CBA influence on medical assistance in dying results in adequate balance between autonomy and protection

  • April 26, 2021

The coming into force of changes to Canada’s medical assistance in dying law, on March 17, is not the end of the story, says David E. Roberge, a partner in the Litigation Group of McCarthy Tétrault in Montréal and a member of the Canadian Bar Association’s End of Life Working Group, composed of lawyers from several CBA Sections including Health Law, Constitutional and Human Rights Law, and Child and Youth Law. The promulgation of Bill C-7 is the beginning of a new chapter, one that the Association intends to continue influencing.

The CBA’s work on MAID started before the Supreme Court of Canada’s 2015 Carter decision, which held that criminal laws prohibiting assistance in dying infringed on the rights to life, liberty and security of the person (s. 7 of the Charter) in a manner than could not demonstrably be justified under s. 1.

The CBA adopted several resolutions on the issue, in particular to include the eligibility of persons with a psychiatric condition for MAID; to permit advance requests for MAID at any time following the diagnosis of a grievous and irremediable condition when suffering becomes intolerable; and to permit individuals under the age of majority who are shown to be competent and consenting (often referred to as “mature minors”) to access MAID with appropriate safeguards. The CBA has been asked to appear before many committees, including most recently the House of Commons and Senate committees debating C-7.

The law as promulgated is not yet the final word on issues raised by the CBA. But the evolution of the legal framework surrounding medically assisted death in Canada is consistent with the principles guiding the CBA’s advocacy on the matter, including dropping the requirement that one of the two physicians signing off on a person’s eligibility to MAID be a specialist of the particular illness or condition a person suffers from. “The CBA’s concern was that in some communities, in some regions, there are long waiting lists to see a specialist, and this could therefore force a person to live a prolonged time in pain, and in some cases, it could prevent certain people from accessing MAID,” Roberge says.

The exclusion of persons with a psychiatric condition will continue for two years while an independent panel of experts does a thorough review and presents recommendations to Parliament by March 2022. The CBA did not request this delay but is nevertheless encouraged to see a willingness by Parliament to recognize that complete exclusion would violate equality rights as guaranteed by s. 15 of the Charter.

The CBA’s position is that while safeguards need to be in place, “to remove risk by completely excluding people with mental illness was not a reasonable or proportionate solution. We need a framework based on individual evaluation that would not provide MAID to everyone but would allow certain people who are otherwise eligible to access it with appropriate safeguards,” says Roberge.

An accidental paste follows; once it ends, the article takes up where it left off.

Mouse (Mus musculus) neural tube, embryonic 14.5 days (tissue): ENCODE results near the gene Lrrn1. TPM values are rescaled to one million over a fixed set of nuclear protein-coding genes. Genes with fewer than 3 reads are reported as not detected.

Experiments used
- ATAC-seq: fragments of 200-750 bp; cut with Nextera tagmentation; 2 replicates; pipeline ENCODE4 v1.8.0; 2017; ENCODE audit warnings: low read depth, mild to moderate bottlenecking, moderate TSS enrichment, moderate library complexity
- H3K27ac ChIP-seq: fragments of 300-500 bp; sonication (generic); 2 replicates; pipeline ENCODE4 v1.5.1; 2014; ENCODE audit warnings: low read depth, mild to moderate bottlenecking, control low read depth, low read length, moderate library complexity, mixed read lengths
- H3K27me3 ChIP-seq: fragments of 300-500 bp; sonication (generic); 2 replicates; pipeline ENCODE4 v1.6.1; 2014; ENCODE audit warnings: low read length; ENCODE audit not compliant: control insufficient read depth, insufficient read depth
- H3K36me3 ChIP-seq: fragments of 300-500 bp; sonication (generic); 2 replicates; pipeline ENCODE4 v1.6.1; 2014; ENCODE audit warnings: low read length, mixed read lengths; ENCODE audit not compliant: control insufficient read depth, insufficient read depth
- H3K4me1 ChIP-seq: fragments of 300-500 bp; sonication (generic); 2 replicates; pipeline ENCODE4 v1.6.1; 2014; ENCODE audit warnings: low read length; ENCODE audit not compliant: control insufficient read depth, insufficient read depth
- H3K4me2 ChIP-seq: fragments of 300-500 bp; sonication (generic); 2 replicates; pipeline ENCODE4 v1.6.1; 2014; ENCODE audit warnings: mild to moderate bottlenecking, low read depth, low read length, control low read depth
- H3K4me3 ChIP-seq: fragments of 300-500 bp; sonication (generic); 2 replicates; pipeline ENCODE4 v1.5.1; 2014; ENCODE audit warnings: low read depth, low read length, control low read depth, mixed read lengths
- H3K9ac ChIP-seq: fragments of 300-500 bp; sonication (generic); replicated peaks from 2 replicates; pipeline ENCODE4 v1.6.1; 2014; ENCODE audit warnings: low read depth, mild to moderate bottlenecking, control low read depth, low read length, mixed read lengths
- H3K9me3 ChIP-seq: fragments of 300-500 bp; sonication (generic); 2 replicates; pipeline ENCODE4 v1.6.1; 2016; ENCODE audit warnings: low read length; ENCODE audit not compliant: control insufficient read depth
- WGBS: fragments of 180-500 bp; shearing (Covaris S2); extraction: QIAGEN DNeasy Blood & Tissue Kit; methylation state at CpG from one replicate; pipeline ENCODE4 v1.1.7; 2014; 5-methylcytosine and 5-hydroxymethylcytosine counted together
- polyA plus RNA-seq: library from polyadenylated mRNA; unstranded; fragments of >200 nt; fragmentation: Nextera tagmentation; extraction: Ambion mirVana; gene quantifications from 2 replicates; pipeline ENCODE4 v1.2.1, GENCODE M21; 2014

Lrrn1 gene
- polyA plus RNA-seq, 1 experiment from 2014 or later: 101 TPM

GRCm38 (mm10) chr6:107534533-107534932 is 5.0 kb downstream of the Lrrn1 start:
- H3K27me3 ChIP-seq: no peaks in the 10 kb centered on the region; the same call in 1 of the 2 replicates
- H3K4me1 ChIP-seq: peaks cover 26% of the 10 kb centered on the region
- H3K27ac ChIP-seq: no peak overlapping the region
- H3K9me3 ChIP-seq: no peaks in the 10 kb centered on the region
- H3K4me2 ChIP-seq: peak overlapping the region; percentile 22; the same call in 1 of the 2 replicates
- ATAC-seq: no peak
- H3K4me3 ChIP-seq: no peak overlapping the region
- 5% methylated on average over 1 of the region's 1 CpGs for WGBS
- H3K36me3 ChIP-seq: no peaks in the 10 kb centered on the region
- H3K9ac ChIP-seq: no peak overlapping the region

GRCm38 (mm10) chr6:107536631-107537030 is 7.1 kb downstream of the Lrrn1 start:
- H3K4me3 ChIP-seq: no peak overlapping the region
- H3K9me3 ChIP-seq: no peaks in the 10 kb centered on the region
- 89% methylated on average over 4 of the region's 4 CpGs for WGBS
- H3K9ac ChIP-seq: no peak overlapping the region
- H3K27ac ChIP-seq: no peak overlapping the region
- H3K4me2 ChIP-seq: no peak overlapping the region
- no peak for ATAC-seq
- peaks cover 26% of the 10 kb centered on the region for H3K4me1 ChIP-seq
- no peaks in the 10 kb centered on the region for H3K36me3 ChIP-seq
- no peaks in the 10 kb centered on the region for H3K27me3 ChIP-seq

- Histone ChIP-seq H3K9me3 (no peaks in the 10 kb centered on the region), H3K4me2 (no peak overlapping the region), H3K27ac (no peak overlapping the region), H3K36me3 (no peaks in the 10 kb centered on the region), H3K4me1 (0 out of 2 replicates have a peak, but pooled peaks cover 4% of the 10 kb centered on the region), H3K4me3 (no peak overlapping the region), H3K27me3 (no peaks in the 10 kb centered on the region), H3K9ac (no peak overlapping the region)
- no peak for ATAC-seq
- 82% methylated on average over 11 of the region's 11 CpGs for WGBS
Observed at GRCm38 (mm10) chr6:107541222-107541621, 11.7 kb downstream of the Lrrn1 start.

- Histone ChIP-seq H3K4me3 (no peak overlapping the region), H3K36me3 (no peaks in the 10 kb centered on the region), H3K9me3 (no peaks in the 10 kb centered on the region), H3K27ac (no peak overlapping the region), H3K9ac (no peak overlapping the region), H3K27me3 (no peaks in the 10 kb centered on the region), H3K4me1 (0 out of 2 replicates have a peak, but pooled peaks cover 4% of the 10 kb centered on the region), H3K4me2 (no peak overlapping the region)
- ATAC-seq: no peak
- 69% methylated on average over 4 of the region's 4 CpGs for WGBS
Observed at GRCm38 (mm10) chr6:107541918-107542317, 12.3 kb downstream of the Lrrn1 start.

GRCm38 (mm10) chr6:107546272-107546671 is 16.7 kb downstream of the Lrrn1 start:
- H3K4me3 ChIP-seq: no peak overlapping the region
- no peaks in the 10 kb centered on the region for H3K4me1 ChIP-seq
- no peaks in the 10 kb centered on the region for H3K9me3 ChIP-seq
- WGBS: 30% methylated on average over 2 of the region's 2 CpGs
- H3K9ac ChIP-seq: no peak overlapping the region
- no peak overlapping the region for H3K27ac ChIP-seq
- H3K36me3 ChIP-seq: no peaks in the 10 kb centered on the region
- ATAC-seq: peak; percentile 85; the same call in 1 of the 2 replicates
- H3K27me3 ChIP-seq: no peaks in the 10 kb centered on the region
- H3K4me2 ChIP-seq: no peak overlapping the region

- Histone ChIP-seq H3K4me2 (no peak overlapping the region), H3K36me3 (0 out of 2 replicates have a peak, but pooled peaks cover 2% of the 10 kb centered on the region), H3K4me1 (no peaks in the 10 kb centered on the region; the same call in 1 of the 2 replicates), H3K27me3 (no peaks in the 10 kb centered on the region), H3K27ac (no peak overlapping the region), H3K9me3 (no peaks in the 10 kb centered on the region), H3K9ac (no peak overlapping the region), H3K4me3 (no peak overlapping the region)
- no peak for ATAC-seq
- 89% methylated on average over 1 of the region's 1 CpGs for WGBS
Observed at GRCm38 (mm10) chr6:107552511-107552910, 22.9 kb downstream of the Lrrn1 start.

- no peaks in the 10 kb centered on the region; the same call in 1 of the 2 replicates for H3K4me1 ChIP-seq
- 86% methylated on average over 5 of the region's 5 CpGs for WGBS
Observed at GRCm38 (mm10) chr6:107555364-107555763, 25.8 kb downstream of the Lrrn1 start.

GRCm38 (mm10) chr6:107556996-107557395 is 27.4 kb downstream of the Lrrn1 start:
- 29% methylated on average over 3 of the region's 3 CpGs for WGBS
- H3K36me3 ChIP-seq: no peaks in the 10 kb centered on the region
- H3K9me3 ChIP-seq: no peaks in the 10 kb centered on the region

The CBA takes the position that advance requests should be permitted along with the appropriate safeguards being put in place. One of the main challenges surrounding advance requests, explains Shelley Birenbaum, President and Counsel at Shelley R. Birenbaum Professional Corporation and long-time member of the End of Life Working Group, is how to ensure measures are in place to maintain the integrity of a person’s wishes, especially in cases where the person is no longer in a position to communicate, or is incapable of consenting.

As well, there needs to be consideration surrounding who can be the person deciding when the advance request conditions have been fulfilled. “We have to make sure in the same way they put in safeguards as to who could be a witness to an application for MAID, that the person making the decision cannot be a known beneficiary under the person’s will.”

The question of mature or competent minors is fraught with emotions but as with other aspects of MAID, the CBA’s role is to move the debate towards a resolution that guarantees the autonomy of the person with appropriate safeguards to protect those who may be in situations of vulnerability.

“Someone under the age of majority could have the capacity of an adult to make these decisions for themselves,” says Kim Jakeman, a partner with Harper Grey and chair of the CBA’s End of Life Working Group. “Where I see the problem is with mature minors and mental illness,” she adds, pointing to psychiatric experts suggesting that in many cases conditions such as depression and anxiety can be treated or cured, especially in young people. “That’s going to be a struggle. We need to ensure there are appropriate protections in place.”

Looking ahead, the CBA Working Group has constituted sub-committees to review and update the literature on the issues still to be debated. The influence work of the CBA continues.